Uber has denied that its sitting CTO, Thuan Pham, met with Cambridge Analytica — the controversial political consultancy at the center of a Facebook user data misuse scandal.

But it has not been able to confirm that no meetings between anyone else on its payroll and Cambridge Analytica took place.

“I’m not sure who they think they met with, but I can confirm our CTO never met with them and we don’t have a relationship with them,” an Uber spokeswoman told us.

Giving evidence to the UK parliament earlier this week, former Cambridge Analytica staffer, Brittany Kaiser, had claimed that CA executives met with the Uber CTO in the past two years. Although she did not explicitly name Pham — just citing the CTO job title.

The DCMS committee is running an enquiry into disinformation online.

Asked by the committee whether she had ever come across Uber data being used for any of the political campaigns that CA worked on, Kaiser replied “no”.

However she qualified her answer, adding: “Although Cambridge Analytica definitely had meetings with the CTO of Uber in California — about 1.5 to 2 years ago. 

“I don’t believe anything came of that but a conversation was had,” she also said.

The committee did not query her on the intent of the meetings with Uber — although later she was asked if she’d had any contacts with other “big data companies”, including Google.

Responding on that Kaiser confirmed she had had contacts with “Microsoft, Google and a few other companies of that nature, and Facebook” — though she said this was only in a standard business capacity, noting that CA was a client “purchasing digital advertising space through them”.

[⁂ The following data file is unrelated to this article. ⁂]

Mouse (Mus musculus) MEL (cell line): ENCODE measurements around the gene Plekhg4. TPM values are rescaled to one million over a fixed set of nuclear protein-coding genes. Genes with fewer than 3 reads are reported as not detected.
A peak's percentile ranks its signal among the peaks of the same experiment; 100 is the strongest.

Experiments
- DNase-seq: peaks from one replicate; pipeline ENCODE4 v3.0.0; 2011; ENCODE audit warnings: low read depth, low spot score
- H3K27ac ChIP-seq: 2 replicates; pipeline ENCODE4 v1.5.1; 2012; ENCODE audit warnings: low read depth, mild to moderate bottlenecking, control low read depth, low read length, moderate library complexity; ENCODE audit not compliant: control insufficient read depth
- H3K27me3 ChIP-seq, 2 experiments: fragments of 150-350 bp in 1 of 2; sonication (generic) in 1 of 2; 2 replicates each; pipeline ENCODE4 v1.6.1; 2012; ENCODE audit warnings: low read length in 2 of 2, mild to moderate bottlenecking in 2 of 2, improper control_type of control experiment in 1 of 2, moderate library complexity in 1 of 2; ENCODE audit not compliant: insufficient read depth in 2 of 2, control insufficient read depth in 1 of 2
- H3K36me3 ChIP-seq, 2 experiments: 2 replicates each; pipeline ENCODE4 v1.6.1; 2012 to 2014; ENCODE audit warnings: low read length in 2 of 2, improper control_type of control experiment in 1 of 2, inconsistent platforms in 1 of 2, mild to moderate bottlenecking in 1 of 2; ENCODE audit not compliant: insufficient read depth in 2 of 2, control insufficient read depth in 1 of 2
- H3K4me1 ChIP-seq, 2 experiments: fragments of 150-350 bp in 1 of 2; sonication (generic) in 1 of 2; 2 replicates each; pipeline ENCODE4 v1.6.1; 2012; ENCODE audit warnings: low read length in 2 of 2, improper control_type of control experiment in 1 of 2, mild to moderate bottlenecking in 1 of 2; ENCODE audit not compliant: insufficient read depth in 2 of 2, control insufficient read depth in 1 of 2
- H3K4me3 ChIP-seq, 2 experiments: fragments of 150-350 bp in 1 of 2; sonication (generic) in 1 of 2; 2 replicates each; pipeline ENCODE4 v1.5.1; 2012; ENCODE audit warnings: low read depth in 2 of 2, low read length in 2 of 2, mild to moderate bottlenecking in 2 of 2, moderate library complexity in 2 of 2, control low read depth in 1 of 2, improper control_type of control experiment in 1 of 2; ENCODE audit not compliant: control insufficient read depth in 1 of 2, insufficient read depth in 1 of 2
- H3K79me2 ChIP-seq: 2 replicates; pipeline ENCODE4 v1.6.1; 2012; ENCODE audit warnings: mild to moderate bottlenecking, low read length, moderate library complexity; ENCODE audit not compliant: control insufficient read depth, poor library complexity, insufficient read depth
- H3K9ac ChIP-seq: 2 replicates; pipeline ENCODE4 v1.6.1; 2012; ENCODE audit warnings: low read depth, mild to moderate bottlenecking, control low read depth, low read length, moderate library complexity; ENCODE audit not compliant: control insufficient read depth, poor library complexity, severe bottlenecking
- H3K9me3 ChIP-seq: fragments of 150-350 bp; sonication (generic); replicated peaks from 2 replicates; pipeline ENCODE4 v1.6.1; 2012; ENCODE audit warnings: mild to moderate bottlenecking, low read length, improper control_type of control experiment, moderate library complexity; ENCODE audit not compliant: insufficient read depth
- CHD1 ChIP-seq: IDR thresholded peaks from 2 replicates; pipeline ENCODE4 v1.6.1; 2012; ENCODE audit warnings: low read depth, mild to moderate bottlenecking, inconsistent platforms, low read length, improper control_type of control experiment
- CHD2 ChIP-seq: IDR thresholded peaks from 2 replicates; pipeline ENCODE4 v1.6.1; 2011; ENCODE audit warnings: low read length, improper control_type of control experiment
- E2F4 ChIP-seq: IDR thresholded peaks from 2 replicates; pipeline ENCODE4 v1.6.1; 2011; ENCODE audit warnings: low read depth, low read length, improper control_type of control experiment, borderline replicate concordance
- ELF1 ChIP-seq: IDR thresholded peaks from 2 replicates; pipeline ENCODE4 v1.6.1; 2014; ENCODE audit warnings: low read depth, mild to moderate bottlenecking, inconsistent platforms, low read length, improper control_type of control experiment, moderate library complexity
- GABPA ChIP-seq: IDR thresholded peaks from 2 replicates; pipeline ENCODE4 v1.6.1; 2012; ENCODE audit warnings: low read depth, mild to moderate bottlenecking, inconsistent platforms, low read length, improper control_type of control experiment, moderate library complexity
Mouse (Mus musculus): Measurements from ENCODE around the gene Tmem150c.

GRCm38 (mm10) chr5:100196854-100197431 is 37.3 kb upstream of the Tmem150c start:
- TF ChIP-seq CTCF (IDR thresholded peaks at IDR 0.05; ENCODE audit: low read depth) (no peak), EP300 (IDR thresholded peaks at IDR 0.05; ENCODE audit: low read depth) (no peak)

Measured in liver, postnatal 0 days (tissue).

On Facebook she added: “They had two different political teams in the United States — so they had their Republican team and their Democrat team, who usually inhabited separate offices on separate floors. My consultants in Washington DC would work closely with the Republican team on how we would use their tools to the best benefit for our clients.”

Last month the committee also asked another ex-CA employee, whistleblower Chris Wylie, whether the company had access to Uber data — apparently concerned that a 2016 Uber data breach, affecting 57 million riders and drivers (which the company only disclosed in November last year) could have been another data source for CA.

“To my knowledge Cambridge Analytica has not used Uber data,” responded Wylie.

Uber told Congress last year that one of the hackers behind the 2016 breach was located in Canada — and that this hacker had first contacted it in November 2016 to demand a six-figure payment for the breached data.

Also located in Canada: Aggregate IQ, a data firm that has been linked to CA — which Wylie has described as the Canadian affiliate of CA’s parent entity, SCL — and which has been credited with playing a major role in the UK’s brexit referendum, receiving £3.5M from leave campaign groups in the run up to the 2016 referendum. (AIQ has denied it has ever been a part of Cambridge Analytica or SCL.)

The question of where this small Canadian firm obtained data on UK citizens to carry out microtargeted political advertising has been another line of enquiry pursued by the committee.

“[W]here did [AggregateIQ] get the data?” asked Wylie last month in his evidence session, discussing AIQ’s involvement in the UK’s Brexit campaign. “How do you create a massive targeting operation in a country that AIQ had not previously worked in in two months? It baffles me as to how that could happen in such a short amount of time.